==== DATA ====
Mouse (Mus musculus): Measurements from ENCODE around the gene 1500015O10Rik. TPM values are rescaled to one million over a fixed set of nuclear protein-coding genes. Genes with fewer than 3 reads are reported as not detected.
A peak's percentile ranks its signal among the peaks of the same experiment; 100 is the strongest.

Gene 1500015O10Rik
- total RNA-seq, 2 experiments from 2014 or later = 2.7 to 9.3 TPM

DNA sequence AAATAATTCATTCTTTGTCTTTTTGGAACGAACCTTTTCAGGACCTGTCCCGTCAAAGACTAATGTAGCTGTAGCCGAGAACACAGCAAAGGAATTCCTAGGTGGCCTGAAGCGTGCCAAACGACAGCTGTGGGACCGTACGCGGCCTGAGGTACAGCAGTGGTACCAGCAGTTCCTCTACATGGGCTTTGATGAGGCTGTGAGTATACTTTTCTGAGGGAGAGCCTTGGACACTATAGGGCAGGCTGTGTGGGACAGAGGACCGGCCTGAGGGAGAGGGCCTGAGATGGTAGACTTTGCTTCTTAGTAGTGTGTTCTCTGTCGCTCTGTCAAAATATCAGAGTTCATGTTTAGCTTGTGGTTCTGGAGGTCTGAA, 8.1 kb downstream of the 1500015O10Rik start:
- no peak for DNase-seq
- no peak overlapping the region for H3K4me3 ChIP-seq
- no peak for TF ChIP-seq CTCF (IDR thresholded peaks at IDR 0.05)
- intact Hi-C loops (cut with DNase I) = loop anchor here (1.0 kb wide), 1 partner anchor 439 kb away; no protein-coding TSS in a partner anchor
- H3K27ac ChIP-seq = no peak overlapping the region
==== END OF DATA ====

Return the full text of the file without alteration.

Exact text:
Mouse (Mus musculus): Measurements from ENCODE around the gene 1500015O10Rik. TPM values are rescaled to one million over a fixed set of nuclear protein-coding genes. Genes with fewer than 3 reads are reported as not detected.
A peak's percentile ranks its signal among the peaks of the same experiment; 100 is the strongest.

Gene 1500015O10Rik
- total RNA-seq, 2 experiments from 2014 or later = 2.7 to 9.3 TPM

DNA sequence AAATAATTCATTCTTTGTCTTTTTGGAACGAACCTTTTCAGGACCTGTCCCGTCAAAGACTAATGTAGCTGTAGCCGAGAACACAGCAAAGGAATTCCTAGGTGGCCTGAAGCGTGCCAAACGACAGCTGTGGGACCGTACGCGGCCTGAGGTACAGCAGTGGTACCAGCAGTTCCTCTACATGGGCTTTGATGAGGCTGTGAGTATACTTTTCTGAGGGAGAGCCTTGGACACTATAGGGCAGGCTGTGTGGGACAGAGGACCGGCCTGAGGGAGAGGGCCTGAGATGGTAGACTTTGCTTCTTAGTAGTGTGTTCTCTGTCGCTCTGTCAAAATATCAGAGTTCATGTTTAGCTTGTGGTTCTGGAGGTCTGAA, 8.1 kb downstream of the 1500015O10Rik start:
- no peak for DNase-seq
- no peak overlapping the region for H3K4me3 ChIP-seq
- no peak for TF ChIP-seq CTCF (IDR thresholded peaks at IDR 0.05)
- intact Hi-C loops (cut with DNase I) = loop anchor here (1.0 kb wide), 1 partner anchor 439 kb away; no protein-coding TSS in a partner anchor
- H3K27ac ChIP-seq = no peak overlapping the region